US-Canada border towns assess damage from devastating floods
SUMAS, Wash. (AP) — People in the small city of Sumas, Washington, are assessing damage from flooding that hit an estimated three quarters of homes in the community near the Canadian border. Parts of Washington state and British Columbia are trying to dry out from an intense, days-long rain storm that cut off key roadways and forced hundreds of evacuations.
Skies were sunny Wednesday morning in the area.
Sumas’ mayor said officials were looking to go “door-to-door” to check on people and homes.
Immediately across the border residents of a low-lying area of Abbotsford, British Columbia, have been warned they face a significant risk to life and must get to avoid rising water levels.
The Canadian government sent more air force personnel to British Columbia on Wednesday to assist with evacuations and to support supply lines. Federal Public Safety Minister Bill Blair said they will also protect residents against further flooding or landslides.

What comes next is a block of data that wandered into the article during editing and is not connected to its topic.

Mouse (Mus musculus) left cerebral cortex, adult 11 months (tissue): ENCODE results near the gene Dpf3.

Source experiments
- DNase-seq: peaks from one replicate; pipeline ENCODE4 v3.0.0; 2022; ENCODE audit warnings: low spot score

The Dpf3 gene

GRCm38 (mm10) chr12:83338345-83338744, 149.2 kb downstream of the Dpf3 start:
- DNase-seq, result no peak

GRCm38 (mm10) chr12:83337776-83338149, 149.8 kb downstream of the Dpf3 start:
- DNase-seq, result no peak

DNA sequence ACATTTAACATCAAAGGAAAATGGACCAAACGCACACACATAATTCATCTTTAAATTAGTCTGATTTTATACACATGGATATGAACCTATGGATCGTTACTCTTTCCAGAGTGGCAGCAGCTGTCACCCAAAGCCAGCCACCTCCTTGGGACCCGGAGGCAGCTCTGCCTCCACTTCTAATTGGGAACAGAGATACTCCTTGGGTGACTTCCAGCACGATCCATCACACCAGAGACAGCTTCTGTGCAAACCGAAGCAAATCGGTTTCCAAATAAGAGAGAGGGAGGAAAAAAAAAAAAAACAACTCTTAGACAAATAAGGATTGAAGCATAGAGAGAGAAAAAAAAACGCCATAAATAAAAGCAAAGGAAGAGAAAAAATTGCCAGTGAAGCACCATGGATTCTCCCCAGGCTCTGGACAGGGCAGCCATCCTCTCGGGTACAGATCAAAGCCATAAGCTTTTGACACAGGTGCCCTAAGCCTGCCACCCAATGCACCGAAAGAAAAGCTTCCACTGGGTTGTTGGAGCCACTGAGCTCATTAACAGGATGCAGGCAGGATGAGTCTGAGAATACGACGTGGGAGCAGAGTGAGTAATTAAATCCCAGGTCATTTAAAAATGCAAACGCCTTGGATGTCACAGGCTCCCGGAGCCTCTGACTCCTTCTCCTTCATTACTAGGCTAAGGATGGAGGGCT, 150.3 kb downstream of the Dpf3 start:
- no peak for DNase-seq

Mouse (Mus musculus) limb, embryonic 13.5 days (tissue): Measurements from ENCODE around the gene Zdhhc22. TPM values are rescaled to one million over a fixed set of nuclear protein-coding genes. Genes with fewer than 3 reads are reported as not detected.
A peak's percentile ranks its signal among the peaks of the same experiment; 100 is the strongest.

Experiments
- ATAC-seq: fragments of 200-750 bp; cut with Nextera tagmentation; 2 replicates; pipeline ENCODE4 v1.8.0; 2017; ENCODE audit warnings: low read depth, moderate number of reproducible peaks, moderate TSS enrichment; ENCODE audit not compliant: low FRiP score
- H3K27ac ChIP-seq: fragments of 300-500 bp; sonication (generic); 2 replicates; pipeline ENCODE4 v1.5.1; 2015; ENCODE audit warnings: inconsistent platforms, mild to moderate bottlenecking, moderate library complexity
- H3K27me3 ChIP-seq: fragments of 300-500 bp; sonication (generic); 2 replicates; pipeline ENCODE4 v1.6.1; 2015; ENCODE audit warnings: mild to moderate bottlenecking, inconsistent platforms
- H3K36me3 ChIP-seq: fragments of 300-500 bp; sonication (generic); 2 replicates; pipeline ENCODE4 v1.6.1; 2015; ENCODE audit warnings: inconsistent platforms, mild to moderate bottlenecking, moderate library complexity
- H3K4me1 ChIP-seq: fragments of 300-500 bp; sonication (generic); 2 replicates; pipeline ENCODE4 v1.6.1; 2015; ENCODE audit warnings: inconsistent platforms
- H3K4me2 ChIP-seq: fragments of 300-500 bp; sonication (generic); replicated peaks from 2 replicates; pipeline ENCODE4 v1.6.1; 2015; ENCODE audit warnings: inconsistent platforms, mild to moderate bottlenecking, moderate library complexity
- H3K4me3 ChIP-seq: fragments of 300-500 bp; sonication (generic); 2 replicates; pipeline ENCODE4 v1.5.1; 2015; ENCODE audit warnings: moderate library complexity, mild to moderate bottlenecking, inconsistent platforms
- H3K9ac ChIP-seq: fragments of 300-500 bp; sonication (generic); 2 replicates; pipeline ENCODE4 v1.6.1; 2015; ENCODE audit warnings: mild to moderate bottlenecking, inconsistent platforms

Military helicopters already helped evacuate about 300 people from one highway where people were trapped in their cars overnight Monday following a mudslide. The body of a woman was recovered from one of the mudslides caused by extremely heavy rainfall and the mudslides have destroyed parts of several major highways.